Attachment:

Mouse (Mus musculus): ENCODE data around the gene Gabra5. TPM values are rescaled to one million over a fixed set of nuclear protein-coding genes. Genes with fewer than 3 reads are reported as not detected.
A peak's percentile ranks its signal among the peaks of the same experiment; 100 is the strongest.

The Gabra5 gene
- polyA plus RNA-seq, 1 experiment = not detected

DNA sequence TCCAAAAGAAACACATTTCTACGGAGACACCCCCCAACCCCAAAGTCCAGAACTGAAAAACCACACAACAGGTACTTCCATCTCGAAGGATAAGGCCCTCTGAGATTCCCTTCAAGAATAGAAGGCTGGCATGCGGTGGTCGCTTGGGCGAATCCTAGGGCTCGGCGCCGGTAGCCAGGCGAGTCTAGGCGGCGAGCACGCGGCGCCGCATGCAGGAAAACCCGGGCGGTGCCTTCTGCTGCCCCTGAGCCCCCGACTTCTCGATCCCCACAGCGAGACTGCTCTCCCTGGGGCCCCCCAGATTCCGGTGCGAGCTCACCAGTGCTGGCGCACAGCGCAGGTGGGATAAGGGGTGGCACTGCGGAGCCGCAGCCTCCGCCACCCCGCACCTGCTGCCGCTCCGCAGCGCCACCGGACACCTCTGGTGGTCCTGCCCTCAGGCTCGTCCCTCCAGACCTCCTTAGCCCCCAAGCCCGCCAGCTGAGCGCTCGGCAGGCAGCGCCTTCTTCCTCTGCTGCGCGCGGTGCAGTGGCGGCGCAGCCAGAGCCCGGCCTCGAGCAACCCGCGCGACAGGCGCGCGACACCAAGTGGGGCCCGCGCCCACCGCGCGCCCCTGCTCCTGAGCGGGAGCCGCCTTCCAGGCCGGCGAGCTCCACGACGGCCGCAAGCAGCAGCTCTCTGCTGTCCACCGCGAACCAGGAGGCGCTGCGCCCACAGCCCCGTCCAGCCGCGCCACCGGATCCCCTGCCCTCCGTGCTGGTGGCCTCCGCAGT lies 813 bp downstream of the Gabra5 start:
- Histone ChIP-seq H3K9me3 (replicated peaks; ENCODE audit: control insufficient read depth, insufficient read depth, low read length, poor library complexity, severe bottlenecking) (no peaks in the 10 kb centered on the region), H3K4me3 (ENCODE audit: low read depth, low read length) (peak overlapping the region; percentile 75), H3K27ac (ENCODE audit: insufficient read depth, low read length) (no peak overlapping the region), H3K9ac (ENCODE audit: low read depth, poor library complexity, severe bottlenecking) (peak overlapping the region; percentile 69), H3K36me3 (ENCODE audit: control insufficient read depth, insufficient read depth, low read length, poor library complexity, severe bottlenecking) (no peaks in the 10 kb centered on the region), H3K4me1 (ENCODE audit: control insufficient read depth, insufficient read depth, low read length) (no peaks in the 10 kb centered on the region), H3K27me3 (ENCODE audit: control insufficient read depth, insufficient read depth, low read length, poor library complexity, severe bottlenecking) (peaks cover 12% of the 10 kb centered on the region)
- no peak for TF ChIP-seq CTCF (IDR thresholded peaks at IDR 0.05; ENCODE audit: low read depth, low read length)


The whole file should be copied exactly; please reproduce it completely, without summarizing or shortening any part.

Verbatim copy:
Mouse (Mus musculus): ENCODE data around the gene Gabra5. TPM values are rescaled to one million over a fixed set of nuclear protein-coding genes. Genes with fewer than 3 reads are reported as not detected.
A peak's percentile ranks its signal among the peaks of the same experiment; 100 is the strongest.

The Gabra5 gene
- polyA plus RNA-seq, 1 experiment = not detected

DNA sequence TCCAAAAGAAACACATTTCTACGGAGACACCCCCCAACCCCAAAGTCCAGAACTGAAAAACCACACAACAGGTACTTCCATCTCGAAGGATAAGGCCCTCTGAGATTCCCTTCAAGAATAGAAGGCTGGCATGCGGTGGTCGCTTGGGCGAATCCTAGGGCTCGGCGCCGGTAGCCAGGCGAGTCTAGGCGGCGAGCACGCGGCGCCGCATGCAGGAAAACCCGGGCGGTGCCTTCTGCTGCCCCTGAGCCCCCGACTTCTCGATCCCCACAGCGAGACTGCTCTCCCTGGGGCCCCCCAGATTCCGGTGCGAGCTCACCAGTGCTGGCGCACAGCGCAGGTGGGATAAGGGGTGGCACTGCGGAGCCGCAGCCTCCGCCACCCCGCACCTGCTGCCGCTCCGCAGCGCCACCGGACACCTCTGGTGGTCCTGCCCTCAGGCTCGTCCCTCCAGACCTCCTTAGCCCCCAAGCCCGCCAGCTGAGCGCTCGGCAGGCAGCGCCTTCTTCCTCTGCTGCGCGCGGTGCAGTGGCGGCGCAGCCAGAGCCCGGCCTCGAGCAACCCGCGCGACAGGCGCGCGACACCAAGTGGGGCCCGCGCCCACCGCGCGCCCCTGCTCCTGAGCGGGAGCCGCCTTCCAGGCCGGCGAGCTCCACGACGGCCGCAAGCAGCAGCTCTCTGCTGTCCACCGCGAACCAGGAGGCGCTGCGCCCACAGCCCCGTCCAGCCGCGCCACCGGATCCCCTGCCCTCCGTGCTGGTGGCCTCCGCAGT lies 813 bp downstream of the Gabra5 start:
- Histone ChIP-seq H3K9me3 (replicated peaks; ENCODE audit: control insufficient read depth, insufficient read depth, low read length, poor library complexity, severe bottlenecking) (no peaks in the 10 kb centered on the region), H3K4me3 (ENCODE audit: low read depth, low read length) (peak overlapping the region; percentile 75), H3K27ac (ENCODE audit: insufficient read depth, low read length) (no peak overlapping the region), H3K9ac (ENCODE audit: low read depth, poor library complexity, severe bottlenecking) (peak overlapping the region; percentile 69), H3K36me3 (ENCODE audit: control insufficient read depth, insufficient read depth, low read length, poor library complexity, severe bottlenecking) (no peaks in the 10 kb centered on the region), H3K4me1 (ENCODE audit: control insufficient read depth, insufficient read depth, low read length) (no peaks in the 10 kb centered on the region), H3K27me3 (ENCODE audit: control insufficient read depth, insufficient read depth, low read length, poor library complexity, severe bottlenecking) (peaks cover 12% of the 10 kb centered on the region)
- no peak for TF ChIP-seq CTCF (IDR thresholded peaks at IDR 0.05; ENCODE audit: low read depth, low read length)